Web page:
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Expedia is close to selling a stake to private equity firms Apollo Global Management and Silver Lake Partners, a deal that could provide the online travel giant with an infusion of $1 billion or more.
The Wall Street Journal reported Tuesday that the deal, which is in an advanced stage but could still blow up, comes with board representation for the private equity firms. JP Morgan Chase and Moelis and Co. are advising Expedia on the deal.
If a deal is struck, it would follow news a couple of weeks ago of Silver Lake taking a stake in another travel company, Airbnb.
The Expedia deal could be announced later this week, the Journal said. A spokesperson for Expedia Group declined to comment.
Private equity firms investing in public companies such as Expedia was a trend even before the coronavirus pandemic struck, and it will greatly accelerate now as hundreds of companies inside the travel industry and outside it seek financial saviors to get through the crisis.
Although Airbnb is a private travel company and Expedia Group is public, the two deals would show that Silver Lake Partners, which would have invested in both, understands online travel and feels comfortable in investing funds into it. Many investors shied away from investing in travel pre-Covid-19 and will shun it even more now.
If the deal closes, Silver Lake would now have stakes in two of the leading online travel players when the coronavirus dust settles — if it indeed does.
Private equity companies, flush with cash, can do these deals fairly quickly, which is advantageous to the companies looking for a bailout. Bain & Co. estimates private equity firms have $2.5 trillion at their disposal to invest.
But the terms could be unattractive for the financing beneficiaries, namely Airbnb and Expedia Group. This is expensive money that they are securing.
As is the case for Airbnb, which reportedly has to pay Silver Lake and Sixth Street Partners around a 12 percent interest rate on the financing, Silver Lake and Apollo Global Management undoubtably will be looking for a big return on a stake in Expedia.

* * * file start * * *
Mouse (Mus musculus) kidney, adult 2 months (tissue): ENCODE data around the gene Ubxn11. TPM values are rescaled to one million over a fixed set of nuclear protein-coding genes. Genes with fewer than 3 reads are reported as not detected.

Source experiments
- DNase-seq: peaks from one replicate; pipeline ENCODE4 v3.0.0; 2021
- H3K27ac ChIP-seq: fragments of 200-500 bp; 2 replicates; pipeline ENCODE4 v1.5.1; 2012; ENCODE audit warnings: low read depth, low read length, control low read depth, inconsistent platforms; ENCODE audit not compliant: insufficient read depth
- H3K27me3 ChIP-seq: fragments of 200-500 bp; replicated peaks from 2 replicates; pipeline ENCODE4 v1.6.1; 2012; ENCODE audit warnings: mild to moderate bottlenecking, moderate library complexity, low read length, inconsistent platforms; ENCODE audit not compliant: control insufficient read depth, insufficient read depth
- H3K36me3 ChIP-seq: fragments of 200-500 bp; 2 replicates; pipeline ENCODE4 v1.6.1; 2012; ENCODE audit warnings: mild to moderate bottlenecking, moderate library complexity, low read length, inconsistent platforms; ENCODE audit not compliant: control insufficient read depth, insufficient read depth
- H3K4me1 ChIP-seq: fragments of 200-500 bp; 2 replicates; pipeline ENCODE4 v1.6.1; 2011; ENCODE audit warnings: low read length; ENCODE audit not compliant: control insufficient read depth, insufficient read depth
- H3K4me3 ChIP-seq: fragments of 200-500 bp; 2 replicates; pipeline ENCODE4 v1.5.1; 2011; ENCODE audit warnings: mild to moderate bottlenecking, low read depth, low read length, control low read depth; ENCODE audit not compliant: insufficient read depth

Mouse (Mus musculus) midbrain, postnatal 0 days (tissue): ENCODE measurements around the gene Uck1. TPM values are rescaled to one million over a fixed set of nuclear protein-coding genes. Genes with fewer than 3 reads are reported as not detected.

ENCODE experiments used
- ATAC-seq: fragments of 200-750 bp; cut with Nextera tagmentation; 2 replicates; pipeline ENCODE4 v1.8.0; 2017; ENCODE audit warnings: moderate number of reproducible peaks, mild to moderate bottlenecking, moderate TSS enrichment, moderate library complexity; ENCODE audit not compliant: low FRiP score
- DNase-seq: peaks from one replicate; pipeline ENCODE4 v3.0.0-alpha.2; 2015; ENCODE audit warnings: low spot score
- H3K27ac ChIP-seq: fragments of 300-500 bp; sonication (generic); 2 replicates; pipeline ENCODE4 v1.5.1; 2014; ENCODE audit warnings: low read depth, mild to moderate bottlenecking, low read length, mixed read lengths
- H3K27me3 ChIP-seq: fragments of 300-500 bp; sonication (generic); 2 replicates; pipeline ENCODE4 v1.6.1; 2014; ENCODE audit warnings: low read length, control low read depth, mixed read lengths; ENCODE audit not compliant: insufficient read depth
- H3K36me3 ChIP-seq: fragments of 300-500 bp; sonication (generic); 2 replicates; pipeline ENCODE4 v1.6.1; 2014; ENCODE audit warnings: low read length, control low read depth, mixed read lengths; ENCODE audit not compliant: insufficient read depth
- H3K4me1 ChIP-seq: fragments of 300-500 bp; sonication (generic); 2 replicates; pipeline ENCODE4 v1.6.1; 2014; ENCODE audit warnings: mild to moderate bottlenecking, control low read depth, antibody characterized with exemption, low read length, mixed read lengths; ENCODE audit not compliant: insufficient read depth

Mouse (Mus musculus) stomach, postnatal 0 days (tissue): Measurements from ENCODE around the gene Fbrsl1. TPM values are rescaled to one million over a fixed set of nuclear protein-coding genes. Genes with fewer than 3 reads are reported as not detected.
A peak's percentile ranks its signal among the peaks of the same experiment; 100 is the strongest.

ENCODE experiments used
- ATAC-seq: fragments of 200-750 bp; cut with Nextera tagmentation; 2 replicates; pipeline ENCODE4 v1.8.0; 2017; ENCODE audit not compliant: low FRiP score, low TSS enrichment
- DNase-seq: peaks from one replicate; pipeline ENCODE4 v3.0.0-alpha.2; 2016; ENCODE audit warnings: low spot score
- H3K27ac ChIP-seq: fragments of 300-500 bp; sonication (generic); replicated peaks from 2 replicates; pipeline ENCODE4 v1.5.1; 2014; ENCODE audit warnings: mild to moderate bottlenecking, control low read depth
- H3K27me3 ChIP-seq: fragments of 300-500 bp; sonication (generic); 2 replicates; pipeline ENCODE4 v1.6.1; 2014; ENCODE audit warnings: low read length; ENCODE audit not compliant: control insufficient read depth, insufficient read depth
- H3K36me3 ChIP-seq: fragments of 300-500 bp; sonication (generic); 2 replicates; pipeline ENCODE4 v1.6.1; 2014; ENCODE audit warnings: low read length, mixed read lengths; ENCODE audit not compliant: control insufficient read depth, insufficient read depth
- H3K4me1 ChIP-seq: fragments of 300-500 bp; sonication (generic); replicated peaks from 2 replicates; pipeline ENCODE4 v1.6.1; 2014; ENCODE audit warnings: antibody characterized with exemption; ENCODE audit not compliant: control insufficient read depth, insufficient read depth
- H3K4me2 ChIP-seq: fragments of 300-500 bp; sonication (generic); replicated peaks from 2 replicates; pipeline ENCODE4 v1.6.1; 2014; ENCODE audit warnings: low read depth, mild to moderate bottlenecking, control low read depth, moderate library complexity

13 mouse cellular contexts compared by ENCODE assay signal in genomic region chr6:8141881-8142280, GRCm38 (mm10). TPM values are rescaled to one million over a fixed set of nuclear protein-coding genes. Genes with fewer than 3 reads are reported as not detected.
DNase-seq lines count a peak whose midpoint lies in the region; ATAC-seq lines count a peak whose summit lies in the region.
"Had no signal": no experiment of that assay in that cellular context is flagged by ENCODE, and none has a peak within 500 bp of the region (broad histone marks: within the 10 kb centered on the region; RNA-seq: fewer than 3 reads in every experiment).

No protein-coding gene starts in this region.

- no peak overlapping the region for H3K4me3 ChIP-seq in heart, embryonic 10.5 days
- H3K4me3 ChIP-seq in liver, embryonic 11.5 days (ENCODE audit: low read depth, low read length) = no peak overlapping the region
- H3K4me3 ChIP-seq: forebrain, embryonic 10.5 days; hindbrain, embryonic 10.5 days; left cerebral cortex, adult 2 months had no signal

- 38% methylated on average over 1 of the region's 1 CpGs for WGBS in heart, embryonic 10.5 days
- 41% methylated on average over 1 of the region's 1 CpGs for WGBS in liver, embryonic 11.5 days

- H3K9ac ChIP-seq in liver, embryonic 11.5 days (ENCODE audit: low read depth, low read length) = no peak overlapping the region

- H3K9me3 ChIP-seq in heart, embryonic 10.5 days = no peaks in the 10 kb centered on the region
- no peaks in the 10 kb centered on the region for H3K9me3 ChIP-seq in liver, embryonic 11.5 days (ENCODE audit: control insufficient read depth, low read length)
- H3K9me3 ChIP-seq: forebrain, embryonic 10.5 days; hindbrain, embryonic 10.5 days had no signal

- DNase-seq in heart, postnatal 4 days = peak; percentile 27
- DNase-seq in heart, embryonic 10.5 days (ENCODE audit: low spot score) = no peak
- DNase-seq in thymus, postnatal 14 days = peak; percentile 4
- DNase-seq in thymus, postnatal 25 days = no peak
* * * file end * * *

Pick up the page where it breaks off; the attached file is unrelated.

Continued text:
The two private equity firms are likely looking for a 15-20 percent total return, including interest on the investment and warrants. It is likely that the investment could come in stages, with $1 billion being the investment in an initial stage, with another billion dollars or so to follow later.
Barry Diller, Expedia Group’s chairman and senior executive, controls about 28 percent of the votes of the company. A $1 billion stake in Expedia Group would be a minority investment and would amount to a much smaller percentage of voting power than Diller currently wields.
Travel companies of all shapes are looking for financing deals to survive the pandemic. Companies such as Airbnb and Expedia, which are handing out refunds and travel credits to different degrees to guests as reservations dried up, lost a bundle of working capital, and this cash flow is unlikely to resume for several months.
Expedia had about $1.4 billion in free cash flow before the coronavirus crisis, according to Moody’s, which lowered its outlook on Expedia Group to “negative” in late March.
Silver Lake and Apollo are riding to Expedia’s rescue — and they are looking for a very attractive payday to lend a hand.